Fanny & Gabriel
Fanny & Gabriel
By Nava Semel
Translated by Gilah Kahn-Hoffmann (Gefen Publishing)
“Should we call this a love story?” With that question, acclaimed Israeli author Nava Semel begins her final novel, the alluring historical saga Fanny & Gabriel. Your answer will be a Rorschach test of your own romantic sensibilities. For me, the novel’s bittersweet flavor has the taste of truth. And knowing that Semel wove this fully imagined novel from the troubled lives of her own grandparents makes her tale all the more bewitching.
As Semel tells it, from betrothal to death, the bond that tied Fanny and Gabriel together remained as stubborn as it was elusive. It endured, however frayed, through marriage, divorce and remarriage 40 years after they first wed, despite Gabriel’s countless abandonments and betrayals along the way. How and why their link never gave way entirely is the mystery Semel attempts to unlock.
That motive suffuses the book with empathy, irony and honesty. Her propulsive pacing carries us forward from the now-lost Jewish communities of Bukovina, Romania, to the ravages of World War I, the Russian Revolution, the Holocaust, the creation of the State of Israel and beyond. Throughout, Semel uses authorial asides to comment on and grapple with Fanny’s steadfast faithfulness to an unfaithful man. Even in Gabriel’s absence, Fanny “held on to him, as though she had swallowed him up,” Semel writes. “She was here and he was there, by choice, and not due to the vicissitudes of fate. And yet they were fettered to one another until someone cut the cord.” But there is strength and dignity in Fanny’s stubborn refusal to abandon Gabriel, and Semel portrays her not as a martyr but as a heroine.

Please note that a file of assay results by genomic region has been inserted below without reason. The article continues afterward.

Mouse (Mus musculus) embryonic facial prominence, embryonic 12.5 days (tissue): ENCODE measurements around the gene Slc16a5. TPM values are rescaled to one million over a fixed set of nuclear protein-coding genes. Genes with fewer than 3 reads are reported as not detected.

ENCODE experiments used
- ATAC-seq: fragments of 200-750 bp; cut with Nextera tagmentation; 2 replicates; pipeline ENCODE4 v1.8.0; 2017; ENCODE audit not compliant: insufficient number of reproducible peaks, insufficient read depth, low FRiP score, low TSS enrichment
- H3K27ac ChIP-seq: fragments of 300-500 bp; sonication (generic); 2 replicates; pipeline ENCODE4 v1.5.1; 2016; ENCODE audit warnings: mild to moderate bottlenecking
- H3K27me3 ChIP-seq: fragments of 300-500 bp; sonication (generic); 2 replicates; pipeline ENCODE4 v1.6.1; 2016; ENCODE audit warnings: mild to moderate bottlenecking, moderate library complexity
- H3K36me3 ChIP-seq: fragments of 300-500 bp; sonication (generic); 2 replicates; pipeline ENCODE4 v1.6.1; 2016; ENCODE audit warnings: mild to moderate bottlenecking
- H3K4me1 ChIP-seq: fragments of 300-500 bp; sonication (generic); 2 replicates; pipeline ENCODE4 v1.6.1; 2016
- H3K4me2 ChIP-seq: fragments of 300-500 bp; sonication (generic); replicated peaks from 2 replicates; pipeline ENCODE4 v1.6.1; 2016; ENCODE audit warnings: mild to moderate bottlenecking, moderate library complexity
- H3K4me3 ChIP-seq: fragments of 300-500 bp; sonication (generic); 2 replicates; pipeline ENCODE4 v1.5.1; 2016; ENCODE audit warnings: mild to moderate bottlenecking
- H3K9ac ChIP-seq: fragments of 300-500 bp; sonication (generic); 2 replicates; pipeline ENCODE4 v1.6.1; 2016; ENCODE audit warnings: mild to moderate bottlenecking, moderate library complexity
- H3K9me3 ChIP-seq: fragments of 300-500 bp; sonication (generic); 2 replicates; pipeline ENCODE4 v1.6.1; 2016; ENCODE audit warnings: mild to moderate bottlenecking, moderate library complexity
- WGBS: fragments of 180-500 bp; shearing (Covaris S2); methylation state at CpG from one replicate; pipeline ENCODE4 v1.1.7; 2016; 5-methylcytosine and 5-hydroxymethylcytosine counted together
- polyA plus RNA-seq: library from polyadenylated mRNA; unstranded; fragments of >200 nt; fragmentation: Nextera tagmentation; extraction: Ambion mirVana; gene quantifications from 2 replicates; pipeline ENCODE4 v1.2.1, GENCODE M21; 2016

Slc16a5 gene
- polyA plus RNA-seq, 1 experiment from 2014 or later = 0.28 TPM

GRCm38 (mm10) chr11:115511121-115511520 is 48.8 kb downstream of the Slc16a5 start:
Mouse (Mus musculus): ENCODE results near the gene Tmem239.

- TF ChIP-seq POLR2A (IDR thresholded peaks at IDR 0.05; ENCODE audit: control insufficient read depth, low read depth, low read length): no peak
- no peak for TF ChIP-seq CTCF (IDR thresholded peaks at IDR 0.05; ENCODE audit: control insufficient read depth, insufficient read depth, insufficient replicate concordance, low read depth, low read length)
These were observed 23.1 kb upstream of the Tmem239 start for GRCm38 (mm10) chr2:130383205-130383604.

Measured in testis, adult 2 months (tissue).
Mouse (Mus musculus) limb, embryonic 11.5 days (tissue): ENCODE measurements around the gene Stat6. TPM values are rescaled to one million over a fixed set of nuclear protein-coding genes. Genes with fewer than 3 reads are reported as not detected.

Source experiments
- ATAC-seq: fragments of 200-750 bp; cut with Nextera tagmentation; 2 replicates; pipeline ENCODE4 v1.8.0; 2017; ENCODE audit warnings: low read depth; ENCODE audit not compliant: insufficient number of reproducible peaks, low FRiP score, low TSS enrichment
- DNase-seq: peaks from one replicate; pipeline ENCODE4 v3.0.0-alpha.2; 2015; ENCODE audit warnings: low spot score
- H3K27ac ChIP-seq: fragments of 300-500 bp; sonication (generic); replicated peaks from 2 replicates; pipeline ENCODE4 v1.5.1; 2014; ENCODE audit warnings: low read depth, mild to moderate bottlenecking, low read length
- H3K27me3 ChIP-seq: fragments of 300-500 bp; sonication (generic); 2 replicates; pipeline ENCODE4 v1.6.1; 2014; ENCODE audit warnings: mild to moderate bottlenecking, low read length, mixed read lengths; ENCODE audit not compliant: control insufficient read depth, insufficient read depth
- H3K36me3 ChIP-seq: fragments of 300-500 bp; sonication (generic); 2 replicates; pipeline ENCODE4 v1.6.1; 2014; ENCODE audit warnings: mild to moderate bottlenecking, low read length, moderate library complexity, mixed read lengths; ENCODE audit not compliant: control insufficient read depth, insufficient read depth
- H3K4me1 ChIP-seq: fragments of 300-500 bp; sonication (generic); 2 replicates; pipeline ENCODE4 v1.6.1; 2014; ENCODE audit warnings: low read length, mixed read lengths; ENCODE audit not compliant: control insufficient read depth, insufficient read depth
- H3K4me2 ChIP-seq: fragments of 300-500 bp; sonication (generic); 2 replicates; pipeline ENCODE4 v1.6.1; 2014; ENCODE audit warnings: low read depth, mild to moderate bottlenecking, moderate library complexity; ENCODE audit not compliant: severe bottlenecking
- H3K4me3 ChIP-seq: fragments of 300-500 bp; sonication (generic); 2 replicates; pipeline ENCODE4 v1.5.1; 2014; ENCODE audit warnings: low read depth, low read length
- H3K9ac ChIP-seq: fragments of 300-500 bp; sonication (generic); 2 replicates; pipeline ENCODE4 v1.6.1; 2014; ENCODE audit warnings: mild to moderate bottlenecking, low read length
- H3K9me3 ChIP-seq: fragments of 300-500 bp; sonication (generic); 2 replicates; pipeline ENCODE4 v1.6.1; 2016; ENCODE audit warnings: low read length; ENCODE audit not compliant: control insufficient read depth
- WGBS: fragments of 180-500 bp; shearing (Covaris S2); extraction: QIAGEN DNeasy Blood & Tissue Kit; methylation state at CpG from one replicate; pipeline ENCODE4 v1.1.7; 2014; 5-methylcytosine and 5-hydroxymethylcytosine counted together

Some of the book’s most powerful scenes depict Gabriel’s terror in the trenches of World War I—he is conscripted into the army shortly after Fanny and he become engaged—and the shell shock that remains with him for the rest of his life. Perhaps that experience first leads him to become a serial abandoner, using his charms to seduce and then leave one woman after another in whatever country he lands. This is true especially after he settles in New York City in the early 1920s, abandoning Fanny and their son, Yitzhak, and makes a fortune on Wall Street. It is tough to take a shine to a character who could pay so little attention to the fact that his wife and son (based on Semel’s father, the late Israeli politician and Knesset member Yitzhak Artzi) remained trapped in Hitler’s Europe. I can only say it is part of the enchantment of Semel’s writing that she finds a way to confer on him a measure of understanding.
My appreciation of Fanny & Gabriel is only dampened by the fact that Semel’s early death in 2017 at the age of 63 means there won’t be more books to follow. The novel was written shortly before she passed away and has only recently been translated into English. One of Israel’s most popular, prolific and influential writers, she was among the first to explicitly address the enduring presence and impact of the Holocaust on the psyches of both the survivors and their children in over 20 books.
Semel does not shy away from discussing the Holocaust in this book, either, in scenes describing the enduring grief of a character who mourns for her first husband and daughter, both murdered in the Holocaust. The book’s true joy resides in the lives of Fanny and Gabriel’s children and grandchildren as well as in Semel’s children, whom she periodically references in her asides. Fanny and Gabriel’s will to survive is their legacy, this memorable work an elegantly crafted tribute to an earlier generation.
Diane Cole is the author of a memoir, After Great Pain: A New Life Emerges, and writes for The Wall Street Journal, The Washington Post and other publications.